This discovery, he asserted, meant that Petronas would have a very good future. However, the founding chairman of Petronas declined to go into details.
“I was told... no announcement (was) made (about) a very big discovery of oil. I was told there was a big discovery... which could depress the oil price.
“I was also told it is the biggest oil field or oil well (not only) in this part of world but also in any part of the world.
“I cannot disclose the (location)... I cannot tell you,” he said when asked repeatedly about the discovery, which he mentioned in his talk titled, “Oil Royalty: A Constitutional Right?” organised by the Malaysian Bar here today.
He also did not identify who had told him of the developments in Petronas.
Tengku Razaleigh had recently spoken against the federal government’s stand that the Kelantan government had no right to demand royalty for the oil extracted from the state’s offshore area.
Tengku Razaleigh, a former finance minister, said a large oil find means Petronas had a good future but added, it must be properly managed.
“I hope Petronas will be managed well...no leakages, so that money will come back to the people,” he added.
He also said that he was very happy to note that despite Petronas having to spend money for the construction of the Petronas Twin Towers here and the development of Putrajaya, the federal administrative capital, the national oil company “is still in the black, with money and had some reserves left”.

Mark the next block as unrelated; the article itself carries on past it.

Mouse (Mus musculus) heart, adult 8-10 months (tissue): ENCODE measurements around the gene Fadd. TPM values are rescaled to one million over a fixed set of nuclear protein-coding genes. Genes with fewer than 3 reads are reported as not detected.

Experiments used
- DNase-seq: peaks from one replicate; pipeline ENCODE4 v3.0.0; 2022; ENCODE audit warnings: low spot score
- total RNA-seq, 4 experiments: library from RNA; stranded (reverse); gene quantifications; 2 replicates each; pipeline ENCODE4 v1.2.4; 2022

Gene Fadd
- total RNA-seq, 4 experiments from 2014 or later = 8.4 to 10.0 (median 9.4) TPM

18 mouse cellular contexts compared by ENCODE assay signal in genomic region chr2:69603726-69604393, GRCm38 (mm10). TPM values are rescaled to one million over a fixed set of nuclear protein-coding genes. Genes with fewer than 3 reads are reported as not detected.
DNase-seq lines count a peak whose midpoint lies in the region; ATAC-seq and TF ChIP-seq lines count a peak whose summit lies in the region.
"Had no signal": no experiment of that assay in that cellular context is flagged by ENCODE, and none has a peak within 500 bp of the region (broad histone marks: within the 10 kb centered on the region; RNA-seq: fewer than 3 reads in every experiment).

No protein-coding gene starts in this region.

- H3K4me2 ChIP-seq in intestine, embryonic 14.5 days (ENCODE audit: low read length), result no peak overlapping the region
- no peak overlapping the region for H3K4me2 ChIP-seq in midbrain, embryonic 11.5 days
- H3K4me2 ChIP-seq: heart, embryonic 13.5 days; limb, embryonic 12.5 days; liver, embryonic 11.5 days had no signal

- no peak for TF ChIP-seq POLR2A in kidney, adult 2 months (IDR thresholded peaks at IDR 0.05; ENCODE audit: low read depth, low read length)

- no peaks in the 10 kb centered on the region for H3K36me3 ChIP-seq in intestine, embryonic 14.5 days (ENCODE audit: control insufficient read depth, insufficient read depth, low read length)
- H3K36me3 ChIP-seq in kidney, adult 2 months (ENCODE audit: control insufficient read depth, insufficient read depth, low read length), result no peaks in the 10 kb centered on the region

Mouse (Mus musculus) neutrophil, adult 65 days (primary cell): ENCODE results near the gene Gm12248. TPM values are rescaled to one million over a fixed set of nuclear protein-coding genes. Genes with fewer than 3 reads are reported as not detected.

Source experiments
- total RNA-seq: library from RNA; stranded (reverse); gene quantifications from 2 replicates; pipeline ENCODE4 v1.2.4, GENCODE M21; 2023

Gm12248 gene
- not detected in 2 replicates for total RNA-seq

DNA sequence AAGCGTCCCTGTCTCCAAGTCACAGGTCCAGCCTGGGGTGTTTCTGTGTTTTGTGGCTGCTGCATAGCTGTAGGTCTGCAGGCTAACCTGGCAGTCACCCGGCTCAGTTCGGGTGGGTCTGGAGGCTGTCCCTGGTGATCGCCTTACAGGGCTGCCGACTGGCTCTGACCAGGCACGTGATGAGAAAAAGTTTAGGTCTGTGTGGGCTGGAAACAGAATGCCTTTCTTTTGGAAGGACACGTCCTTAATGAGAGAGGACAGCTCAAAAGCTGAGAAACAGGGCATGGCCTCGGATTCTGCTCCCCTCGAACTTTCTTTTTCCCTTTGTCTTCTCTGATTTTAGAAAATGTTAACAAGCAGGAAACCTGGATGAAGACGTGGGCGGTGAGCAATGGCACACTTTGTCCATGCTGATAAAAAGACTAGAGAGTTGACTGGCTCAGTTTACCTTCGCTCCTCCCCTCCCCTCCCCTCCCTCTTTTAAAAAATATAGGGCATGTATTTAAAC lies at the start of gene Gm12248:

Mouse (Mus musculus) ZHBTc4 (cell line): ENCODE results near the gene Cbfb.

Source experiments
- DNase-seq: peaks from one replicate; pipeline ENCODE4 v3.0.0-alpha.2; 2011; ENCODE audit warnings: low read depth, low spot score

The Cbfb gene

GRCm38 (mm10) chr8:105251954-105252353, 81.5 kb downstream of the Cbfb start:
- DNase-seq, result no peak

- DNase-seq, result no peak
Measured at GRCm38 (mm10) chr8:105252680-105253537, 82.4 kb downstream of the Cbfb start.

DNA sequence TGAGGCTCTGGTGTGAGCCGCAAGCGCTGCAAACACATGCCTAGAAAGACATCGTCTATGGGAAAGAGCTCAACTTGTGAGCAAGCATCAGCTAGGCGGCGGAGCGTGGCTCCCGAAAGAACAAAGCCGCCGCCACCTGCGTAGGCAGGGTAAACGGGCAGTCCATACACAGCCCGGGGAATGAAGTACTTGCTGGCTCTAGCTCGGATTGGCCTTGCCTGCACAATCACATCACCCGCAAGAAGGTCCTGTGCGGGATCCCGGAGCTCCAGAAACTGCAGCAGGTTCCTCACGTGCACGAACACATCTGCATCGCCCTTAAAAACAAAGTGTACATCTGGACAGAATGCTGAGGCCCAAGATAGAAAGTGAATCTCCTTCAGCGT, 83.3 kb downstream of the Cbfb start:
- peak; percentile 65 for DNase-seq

Petronas contributed about RM75 billion annually to the federal government, which is equivalent to about 42 per cent of the country’s revenue.
Since it was founded on Aug 17, 1974, Petronas has grown to be an integrated international oil and gas company with business interests in 31 countries.
Petronas is ranked among Fortune Global 500’s largest corporations in the world. Fortune ranked Petronas as the 95th largest company in the world in 2008 and 80th largest in 2009.
It also ranks Petronas as the eighth most profitable company in the world and the most profitable in Asia.
Oil prices have fallen in the last two weeks by up to 2.8 per cent to below US$80 (RM272) a barrel early yesterday.
London Brent Crude for May fell US$1.60 a barrel to US$79.88. — Bernama